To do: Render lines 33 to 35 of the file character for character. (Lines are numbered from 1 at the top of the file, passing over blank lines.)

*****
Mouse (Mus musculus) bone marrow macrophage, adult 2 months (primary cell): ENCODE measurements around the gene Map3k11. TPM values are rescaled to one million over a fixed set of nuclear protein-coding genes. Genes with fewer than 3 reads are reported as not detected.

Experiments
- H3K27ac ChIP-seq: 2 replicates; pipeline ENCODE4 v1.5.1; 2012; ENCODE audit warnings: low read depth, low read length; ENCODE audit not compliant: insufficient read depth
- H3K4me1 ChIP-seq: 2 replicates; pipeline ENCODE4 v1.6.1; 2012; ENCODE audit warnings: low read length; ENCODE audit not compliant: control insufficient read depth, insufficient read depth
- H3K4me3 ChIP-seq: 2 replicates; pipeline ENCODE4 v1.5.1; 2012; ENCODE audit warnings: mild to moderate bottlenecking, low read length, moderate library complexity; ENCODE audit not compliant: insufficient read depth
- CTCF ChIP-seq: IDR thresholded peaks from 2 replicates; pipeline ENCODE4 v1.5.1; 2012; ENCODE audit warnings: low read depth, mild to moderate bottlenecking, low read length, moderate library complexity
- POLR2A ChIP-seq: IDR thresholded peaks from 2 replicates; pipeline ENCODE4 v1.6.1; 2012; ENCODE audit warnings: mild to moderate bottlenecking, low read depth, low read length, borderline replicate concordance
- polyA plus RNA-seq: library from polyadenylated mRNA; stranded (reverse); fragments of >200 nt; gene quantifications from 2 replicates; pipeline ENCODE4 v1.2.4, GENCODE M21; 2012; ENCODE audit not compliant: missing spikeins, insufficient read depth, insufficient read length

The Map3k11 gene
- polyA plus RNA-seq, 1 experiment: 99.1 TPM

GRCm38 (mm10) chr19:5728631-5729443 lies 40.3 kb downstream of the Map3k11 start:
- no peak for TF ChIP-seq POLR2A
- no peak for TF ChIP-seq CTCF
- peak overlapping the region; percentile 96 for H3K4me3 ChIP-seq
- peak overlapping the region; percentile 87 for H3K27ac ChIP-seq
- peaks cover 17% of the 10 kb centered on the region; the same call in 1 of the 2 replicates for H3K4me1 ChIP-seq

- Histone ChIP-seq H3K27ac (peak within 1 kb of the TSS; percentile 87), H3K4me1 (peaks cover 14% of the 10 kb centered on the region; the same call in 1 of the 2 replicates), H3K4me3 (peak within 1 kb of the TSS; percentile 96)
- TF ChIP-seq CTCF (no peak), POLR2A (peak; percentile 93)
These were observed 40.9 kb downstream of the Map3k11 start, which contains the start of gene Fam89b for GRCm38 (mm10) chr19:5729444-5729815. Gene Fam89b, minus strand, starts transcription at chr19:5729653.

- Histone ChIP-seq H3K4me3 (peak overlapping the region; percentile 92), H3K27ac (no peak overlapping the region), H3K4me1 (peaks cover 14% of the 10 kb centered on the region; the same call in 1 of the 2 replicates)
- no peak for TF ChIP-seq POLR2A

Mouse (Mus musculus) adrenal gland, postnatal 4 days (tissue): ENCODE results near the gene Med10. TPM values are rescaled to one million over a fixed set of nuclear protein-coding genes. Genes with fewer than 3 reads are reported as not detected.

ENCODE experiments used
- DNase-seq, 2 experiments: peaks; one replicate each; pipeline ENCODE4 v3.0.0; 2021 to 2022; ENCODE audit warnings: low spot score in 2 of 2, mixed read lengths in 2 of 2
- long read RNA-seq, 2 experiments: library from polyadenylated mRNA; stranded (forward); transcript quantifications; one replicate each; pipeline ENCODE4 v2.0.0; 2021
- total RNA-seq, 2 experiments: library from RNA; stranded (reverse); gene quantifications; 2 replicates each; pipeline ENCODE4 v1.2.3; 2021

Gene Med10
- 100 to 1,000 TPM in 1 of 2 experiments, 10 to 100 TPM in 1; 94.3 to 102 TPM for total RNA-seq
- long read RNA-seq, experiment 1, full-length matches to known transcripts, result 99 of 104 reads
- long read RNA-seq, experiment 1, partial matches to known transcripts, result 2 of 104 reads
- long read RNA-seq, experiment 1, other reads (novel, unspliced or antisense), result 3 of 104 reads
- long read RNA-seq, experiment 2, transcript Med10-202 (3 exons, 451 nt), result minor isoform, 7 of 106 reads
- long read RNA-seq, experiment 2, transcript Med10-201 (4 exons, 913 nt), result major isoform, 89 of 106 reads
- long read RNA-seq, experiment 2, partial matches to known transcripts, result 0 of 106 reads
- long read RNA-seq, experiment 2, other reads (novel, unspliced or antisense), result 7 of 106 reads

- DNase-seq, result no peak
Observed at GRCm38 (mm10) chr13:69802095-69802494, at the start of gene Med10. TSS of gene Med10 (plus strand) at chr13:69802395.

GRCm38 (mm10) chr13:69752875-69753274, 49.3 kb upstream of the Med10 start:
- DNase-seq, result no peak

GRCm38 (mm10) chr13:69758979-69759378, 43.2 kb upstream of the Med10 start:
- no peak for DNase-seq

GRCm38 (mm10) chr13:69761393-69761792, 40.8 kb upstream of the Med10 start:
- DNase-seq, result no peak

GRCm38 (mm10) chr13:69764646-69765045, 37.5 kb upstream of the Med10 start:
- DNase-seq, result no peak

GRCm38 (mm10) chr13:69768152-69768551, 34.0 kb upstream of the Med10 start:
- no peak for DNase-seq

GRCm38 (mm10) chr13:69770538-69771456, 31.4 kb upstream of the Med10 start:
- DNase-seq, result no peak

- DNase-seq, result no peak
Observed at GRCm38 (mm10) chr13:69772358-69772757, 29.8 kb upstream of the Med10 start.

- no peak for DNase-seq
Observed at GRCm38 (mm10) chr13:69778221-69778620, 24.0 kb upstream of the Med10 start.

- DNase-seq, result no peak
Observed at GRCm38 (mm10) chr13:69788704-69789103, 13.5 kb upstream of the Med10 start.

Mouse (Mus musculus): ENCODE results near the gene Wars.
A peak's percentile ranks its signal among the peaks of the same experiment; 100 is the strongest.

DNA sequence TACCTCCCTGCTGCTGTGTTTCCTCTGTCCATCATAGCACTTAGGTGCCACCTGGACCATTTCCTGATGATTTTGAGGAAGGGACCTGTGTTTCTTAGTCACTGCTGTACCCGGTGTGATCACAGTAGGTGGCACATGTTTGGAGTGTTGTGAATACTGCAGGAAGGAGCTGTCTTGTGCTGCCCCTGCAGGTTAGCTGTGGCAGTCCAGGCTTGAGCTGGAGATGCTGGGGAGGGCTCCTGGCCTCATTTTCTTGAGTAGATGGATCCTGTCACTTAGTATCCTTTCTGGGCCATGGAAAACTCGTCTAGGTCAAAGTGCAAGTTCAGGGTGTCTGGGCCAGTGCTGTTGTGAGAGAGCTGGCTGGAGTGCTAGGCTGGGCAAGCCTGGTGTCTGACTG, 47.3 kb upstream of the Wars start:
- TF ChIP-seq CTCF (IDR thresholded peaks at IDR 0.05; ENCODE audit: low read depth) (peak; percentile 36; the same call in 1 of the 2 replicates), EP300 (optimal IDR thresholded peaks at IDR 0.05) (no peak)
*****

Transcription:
- long read RNA-seq, experiment 2, transcript Med10-201 (4 exons, 913 nt), result major isoform, 89 of 106 reads
- long read RNA-seq, experiment 2, partial matches to known transcripts, result 0 of 106 reads
- long read RNA-seq, experiment 2, other reads (novel, unspliced or antisense), result 7 of 106 reads